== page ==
When High Speed Rail Died ► The Naperville Train Disaster

You can pinpoint the exact time and place ‘Merka gave up on high speed rail: midday April 26, 1946 in Naperville, Illinois. That’s when and where the Exposition Flyer, traveling at 85 miles per hour, rammed into the rear of the the Advance Flyer, which made an unscheduled stop to check on its running gear.

Forty-seven people died in the crash and more than 125 people were injured. However, as the WikiWackyWoo puts it, “Following this disaster, advancements in train speed in the United States essentially halted.

According to the Exposition Flyer’s crew engineer, W.W. Blaine applied the brakes immediately upon seeing the warning signals, but the stopping distance was greater than they had. When it plowed into the rear coach of the train it was still traveling at 60 miles an hour. It jumped up and its momentum cleaved the roof of the Advance Flyer’s last coach and buckled the diner car, the second from the end. In all 11 cars on both trains derailed, throwing people in every direction.

According to Adam Doster in The Crash that Rocked Naperville:

Dust, smoke, and debris scattered across the nearby countryside. The smell of ashes hung in the air. “The scene of the disaster,” the Tribune noted later that day, “was one of twisted and gnarled confusion, with huge luxury passenger coaches strewn across torn tracks like abandoned toy trains.” For a few seconds after the collision, the passengers on board made little noise. Then the shock wore off. “A moment of tragic silence was broken,” the AP wrote, “by screams and cries for help from the dying and injured.” The rear of The Advanced Flyer absorbed the bulk of the damage—most of those sitting in the rear coach and diner car were killed straightaway. Those seated further up the train escaped the worst, but were rocked nonetheless. “Things happened so fast,” one passenger said, “that I don’t remember what happened to me. I was doubled up suddenly and my knees were pushed against my chest.”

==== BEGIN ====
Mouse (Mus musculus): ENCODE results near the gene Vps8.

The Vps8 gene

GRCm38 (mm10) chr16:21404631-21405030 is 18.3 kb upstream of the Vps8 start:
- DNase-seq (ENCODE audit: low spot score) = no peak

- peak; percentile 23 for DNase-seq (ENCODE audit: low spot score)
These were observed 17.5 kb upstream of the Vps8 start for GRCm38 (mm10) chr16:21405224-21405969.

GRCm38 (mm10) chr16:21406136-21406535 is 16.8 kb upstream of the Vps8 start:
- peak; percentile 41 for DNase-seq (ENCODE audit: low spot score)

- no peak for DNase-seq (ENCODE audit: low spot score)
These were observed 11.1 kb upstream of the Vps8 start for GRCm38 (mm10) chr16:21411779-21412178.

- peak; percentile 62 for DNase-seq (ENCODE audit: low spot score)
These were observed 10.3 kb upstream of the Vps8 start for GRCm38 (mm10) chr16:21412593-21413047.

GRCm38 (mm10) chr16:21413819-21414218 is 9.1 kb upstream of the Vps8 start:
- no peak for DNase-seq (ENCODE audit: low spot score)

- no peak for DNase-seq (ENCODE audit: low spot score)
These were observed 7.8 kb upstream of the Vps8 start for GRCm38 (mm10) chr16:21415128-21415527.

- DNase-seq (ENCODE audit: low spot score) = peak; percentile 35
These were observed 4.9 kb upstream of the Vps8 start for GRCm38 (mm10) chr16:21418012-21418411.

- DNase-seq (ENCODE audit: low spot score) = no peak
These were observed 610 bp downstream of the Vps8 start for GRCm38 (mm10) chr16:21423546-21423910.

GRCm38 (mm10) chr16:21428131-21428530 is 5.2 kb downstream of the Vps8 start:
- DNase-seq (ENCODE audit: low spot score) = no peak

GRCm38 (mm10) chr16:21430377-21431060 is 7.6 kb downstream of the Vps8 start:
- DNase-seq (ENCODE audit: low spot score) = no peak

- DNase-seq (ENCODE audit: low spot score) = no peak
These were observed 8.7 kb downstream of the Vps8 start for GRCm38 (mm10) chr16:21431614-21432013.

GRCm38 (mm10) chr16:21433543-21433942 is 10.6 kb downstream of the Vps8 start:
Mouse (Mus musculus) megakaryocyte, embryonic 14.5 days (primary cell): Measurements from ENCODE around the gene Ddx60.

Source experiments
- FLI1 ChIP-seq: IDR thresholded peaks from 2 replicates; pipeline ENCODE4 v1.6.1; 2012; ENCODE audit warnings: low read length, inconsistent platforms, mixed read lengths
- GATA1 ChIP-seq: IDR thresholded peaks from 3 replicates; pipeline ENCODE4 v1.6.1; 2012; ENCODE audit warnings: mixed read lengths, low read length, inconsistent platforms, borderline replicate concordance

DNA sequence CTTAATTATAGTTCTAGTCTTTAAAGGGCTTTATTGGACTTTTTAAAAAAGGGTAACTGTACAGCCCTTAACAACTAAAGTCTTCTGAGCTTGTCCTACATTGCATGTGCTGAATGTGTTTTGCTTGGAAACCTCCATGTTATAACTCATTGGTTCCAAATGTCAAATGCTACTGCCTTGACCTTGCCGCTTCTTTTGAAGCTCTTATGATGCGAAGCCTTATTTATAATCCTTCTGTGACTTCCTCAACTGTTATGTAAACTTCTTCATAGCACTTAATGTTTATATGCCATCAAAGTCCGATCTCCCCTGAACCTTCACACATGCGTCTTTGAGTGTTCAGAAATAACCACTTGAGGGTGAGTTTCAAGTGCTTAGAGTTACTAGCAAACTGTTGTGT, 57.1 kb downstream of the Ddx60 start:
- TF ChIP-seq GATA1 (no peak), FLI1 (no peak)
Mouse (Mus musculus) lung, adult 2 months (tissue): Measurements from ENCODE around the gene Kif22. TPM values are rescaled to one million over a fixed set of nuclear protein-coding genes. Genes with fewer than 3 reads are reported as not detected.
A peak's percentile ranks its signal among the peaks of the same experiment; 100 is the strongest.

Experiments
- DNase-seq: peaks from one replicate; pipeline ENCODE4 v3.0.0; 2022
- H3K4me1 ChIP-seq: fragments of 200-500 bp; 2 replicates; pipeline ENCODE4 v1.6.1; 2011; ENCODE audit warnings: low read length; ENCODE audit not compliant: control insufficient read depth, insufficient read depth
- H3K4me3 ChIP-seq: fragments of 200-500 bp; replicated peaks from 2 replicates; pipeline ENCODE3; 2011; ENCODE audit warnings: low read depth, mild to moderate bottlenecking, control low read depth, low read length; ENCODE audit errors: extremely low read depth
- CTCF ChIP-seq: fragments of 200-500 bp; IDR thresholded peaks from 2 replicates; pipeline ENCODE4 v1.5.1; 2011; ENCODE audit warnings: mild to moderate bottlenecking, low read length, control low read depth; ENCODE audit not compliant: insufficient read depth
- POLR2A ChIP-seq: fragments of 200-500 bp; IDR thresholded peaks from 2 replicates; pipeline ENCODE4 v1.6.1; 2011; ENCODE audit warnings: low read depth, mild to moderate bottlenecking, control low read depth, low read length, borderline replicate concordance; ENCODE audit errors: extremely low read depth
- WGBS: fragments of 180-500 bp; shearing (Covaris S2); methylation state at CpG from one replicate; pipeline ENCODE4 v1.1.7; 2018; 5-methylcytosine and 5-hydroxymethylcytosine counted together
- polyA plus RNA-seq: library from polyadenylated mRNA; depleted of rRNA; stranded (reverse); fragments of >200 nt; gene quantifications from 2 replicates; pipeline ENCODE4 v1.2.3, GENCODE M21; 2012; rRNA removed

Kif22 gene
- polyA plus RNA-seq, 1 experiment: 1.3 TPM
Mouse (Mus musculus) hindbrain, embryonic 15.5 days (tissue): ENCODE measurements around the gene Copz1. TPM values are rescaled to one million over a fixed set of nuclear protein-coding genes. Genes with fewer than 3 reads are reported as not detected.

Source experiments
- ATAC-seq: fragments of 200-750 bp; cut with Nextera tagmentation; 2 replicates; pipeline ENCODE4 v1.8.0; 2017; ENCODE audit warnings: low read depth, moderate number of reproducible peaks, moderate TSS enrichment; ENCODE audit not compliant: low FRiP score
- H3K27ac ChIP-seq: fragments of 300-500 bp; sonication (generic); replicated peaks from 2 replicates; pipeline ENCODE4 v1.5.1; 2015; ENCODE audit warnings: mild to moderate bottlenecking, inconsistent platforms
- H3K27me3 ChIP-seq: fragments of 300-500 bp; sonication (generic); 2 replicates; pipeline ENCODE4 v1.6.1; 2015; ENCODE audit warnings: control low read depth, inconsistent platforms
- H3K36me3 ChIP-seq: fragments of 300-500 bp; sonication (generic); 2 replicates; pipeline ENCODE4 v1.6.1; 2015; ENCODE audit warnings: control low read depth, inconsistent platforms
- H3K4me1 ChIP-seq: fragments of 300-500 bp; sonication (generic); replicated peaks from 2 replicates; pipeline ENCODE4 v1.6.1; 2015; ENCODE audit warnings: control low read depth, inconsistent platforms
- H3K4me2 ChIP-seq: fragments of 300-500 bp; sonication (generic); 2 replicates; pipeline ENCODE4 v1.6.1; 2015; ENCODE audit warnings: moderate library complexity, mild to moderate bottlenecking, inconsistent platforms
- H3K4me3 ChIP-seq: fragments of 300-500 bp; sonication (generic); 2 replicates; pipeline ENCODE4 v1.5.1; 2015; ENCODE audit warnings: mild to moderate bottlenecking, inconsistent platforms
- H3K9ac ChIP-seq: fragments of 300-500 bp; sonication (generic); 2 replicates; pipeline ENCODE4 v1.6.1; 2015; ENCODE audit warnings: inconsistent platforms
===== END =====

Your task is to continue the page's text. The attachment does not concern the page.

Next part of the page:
W.W. Blaine was exonerated of the manslaughter charge that followed the crash. One lasting result of the Interstate Commerce Commission hearings was the mandate that only trains with automatic train stop devices could exceed 79 miles per hour. Since this federal law was instituted in 1951 few passenger trains have installed the devices, keeping most passenger rail speeds below the 79 MPH threshold.

And, that’s why April 26, 1946 is the day that effectively killed high speed rail in ‘Merka – 67 years ago today!



About Headly Westerfield

Calling himself “A liberally progressive, sarcastically cynical, iconoclastic polymath,” Headly Westerfield has been a professional writer all his adult life.